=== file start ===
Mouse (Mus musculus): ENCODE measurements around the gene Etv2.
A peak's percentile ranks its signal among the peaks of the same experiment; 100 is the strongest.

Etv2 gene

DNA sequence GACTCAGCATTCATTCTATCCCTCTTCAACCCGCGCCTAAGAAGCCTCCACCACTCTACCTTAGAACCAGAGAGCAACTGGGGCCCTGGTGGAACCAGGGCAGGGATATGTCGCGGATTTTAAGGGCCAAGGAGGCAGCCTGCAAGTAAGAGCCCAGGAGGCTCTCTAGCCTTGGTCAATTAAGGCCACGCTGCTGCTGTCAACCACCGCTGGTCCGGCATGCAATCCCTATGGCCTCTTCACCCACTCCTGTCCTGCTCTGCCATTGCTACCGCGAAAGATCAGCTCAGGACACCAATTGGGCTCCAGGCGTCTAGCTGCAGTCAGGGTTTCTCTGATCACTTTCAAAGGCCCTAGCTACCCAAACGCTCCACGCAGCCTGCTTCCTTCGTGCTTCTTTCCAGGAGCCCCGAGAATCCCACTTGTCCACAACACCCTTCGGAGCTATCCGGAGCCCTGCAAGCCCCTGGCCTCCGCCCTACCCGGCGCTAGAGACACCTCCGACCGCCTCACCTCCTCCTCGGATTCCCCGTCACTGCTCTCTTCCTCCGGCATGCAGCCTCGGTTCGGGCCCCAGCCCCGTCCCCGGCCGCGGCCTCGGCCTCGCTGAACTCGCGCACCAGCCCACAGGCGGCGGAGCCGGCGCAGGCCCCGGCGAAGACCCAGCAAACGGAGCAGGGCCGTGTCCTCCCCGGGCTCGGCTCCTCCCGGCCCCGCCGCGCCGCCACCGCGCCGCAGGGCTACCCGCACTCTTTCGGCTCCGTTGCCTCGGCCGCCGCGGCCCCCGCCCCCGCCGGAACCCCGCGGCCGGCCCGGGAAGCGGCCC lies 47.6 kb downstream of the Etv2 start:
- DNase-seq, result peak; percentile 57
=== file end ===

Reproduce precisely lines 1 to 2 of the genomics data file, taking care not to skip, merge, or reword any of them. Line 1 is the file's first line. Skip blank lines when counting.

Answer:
Mouse (Mus musculus): ENCODE measurements around the gene Etv2.
A peak's percentile ranks its signal among the peaks of the same experiment; 100 is the strongest.